Friday, August 06, 2004

Dees blog.

How to appreciate this thing called the Internet, only about a decade old as a mass phenomenon? Yesterday I was poking around when I came to the web pages of the U.S. Geological Survey, National Mapping Information. Within the site is a search function, and in a moment of self-absorption, I set it to search for “Dees.”

My odd first name is my father’s mother’s father’s surname, as well as my father’s brother’s middle name, and the one he went by. A resident in Mississippi in the 19th century, my great-grandfather is variously known as A. Dees or Alexander Dees. Some of his ancestors probably lived near the River Dee in Scotland, so I can claim ancestors from both sides of Hadrian’s Wall. Other people have this as a last name, most famously Morris Dees of the Southern Poverty Law Center and (ugh) Rick Dees, host of a moronic radio (and TV?) show, and the artist that gave the world “Disco Duck” in 1976.

My search uncovered 39 hits for “Dees” as a place name. Well, over 30, since a handful were the variant “Deese” and one or two were “Deeson,” which I can hardly count. Still that’s a respectable total. It included two towns, or “populated places,” to use USGS parlance: Dees, Alabama; and Dees, Illinois, (!) which is a hamlet in Cumberland County, near the burg of Effingham, which puts it in the south-central part of the state, a little far for a casual drive. There’s also Dees Landing, Mississippi, and Dees Town, Missouri, listed as populated places.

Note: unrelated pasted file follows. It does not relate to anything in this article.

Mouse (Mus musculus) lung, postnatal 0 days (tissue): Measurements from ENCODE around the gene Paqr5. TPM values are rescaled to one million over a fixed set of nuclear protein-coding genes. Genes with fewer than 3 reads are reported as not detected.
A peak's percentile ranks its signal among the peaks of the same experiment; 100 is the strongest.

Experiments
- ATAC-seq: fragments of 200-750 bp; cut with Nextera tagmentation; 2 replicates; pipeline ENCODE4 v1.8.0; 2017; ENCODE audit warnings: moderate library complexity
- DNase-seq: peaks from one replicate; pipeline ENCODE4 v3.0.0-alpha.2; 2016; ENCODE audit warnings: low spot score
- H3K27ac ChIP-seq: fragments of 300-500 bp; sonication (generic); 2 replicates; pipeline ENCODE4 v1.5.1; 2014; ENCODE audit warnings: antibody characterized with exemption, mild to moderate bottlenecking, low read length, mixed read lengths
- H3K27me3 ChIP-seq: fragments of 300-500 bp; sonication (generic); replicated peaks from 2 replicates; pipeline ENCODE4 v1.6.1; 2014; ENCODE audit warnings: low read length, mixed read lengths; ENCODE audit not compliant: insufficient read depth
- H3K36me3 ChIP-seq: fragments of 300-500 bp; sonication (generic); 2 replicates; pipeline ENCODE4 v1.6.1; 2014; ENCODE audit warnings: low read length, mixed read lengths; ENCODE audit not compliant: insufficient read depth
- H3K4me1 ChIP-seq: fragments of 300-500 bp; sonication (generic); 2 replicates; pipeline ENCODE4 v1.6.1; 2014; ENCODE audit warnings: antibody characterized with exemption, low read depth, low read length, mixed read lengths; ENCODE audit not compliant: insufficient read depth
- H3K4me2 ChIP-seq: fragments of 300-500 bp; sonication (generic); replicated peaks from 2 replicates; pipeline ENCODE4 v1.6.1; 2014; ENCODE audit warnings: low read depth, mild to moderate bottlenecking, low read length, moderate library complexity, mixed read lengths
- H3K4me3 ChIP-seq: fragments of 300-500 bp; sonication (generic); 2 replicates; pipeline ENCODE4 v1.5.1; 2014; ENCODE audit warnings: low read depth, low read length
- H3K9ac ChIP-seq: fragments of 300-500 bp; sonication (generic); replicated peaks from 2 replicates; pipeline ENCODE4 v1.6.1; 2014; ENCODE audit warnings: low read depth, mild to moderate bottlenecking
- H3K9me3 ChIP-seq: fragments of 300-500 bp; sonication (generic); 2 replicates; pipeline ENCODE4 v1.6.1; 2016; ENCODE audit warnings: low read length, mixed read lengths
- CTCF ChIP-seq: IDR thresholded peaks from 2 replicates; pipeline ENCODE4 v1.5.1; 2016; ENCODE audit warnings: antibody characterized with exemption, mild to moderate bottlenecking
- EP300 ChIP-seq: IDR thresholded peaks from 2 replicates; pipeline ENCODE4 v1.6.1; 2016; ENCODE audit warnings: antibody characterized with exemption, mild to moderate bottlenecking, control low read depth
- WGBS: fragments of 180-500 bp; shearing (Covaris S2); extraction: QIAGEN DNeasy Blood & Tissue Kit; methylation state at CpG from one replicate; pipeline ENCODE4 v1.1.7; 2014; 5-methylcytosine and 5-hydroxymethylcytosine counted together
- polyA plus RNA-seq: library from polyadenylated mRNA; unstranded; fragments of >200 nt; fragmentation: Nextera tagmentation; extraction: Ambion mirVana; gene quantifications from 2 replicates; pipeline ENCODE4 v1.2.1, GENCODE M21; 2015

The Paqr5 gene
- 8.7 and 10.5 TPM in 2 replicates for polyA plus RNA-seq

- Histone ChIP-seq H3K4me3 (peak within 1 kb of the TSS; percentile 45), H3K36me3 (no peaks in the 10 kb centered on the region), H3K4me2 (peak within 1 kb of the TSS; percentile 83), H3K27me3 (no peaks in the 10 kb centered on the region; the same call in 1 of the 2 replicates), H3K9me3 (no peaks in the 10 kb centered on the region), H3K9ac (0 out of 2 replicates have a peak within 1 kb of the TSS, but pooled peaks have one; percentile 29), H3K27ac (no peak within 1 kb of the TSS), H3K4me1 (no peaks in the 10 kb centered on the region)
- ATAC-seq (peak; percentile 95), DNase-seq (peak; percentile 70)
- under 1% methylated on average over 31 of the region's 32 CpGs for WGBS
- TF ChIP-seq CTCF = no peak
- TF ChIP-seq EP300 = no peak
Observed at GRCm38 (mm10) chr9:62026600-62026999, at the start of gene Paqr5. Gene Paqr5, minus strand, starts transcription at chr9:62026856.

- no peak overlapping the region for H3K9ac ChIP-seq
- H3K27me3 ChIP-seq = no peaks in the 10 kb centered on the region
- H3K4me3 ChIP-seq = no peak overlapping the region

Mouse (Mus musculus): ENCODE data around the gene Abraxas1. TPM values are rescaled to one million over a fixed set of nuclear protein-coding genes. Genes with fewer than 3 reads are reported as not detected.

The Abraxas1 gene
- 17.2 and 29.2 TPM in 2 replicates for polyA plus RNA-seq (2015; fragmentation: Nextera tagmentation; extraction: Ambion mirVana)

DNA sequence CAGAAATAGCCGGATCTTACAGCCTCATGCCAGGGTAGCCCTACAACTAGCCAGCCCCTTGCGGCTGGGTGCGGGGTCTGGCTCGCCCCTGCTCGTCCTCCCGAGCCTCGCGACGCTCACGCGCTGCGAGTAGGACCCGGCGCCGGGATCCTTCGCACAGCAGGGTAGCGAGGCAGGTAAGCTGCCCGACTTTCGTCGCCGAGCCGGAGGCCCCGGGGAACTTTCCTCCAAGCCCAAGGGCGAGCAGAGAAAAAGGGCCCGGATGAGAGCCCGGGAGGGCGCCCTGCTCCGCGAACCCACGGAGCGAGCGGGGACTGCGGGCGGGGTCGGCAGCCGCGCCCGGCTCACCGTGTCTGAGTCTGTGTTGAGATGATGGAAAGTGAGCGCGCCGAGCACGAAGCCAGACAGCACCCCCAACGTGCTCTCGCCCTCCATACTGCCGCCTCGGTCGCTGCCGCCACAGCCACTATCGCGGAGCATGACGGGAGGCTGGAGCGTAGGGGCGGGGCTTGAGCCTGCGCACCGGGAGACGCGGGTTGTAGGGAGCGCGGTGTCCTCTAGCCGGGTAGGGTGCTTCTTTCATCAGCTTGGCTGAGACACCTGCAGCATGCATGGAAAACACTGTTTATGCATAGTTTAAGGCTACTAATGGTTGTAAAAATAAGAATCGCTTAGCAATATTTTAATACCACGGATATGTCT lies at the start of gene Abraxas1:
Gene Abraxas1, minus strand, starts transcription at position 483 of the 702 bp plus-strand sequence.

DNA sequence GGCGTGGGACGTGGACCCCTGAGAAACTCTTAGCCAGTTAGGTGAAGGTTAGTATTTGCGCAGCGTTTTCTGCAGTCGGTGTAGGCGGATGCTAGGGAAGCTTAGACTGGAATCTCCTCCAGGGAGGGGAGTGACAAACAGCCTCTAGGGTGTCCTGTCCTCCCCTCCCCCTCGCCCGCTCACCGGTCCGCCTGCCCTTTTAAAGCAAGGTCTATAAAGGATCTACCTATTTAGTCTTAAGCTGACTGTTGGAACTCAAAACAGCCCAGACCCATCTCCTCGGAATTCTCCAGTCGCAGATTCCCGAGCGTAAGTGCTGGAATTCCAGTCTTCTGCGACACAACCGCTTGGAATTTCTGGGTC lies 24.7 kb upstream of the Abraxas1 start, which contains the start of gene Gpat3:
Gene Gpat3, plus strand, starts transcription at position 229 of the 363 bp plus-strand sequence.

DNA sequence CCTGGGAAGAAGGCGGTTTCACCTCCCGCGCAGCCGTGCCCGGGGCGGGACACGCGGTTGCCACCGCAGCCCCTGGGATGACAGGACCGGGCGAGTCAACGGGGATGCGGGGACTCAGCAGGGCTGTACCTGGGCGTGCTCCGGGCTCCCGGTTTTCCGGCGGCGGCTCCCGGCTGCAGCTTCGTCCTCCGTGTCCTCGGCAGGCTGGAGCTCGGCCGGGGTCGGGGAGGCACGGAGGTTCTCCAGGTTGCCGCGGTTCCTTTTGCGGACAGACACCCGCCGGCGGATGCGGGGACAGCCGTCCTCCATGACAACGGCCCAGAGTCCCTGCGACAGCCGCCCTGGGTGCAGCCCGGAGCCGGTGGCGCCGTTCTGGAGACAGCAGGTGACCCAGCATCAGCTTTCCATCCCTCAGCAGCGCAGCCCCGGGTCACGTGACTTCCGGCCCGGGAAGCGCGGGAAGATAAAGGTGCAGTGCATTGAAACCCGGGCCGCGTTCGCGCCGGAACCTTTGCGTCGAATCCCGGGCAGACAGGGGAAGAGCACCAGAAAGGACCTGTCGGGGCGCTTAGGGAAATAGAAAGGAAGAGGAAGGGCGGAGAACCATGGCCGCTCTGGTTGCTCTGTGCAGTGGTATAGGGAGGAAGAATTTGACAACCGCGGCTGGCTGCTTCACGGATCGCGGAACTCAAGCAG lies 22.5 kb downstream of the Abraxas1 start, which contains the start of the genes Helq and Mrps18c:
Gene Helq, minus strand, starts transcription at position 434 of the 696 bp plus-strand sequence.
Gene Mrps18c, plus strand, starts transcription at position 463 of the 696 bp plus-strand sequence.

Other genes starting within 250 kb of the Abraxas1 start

There are also a number of Dees Cemeteries, as well Dees Peak in California, some kind of mountain. Also: Dees Flat, Dees Spring and Dees Well, all in New Mexico (some distant cousin may be responsible for naming them). Dees Island in Maine sounds quite remote, as does the Dees Brothers Dam in Montana, but for a name with faraway appeal, my favorite on the list is the Dees Antimony Mine at 39°57’44’’N, 115°33’23’’W in White Pine County, Nevada.


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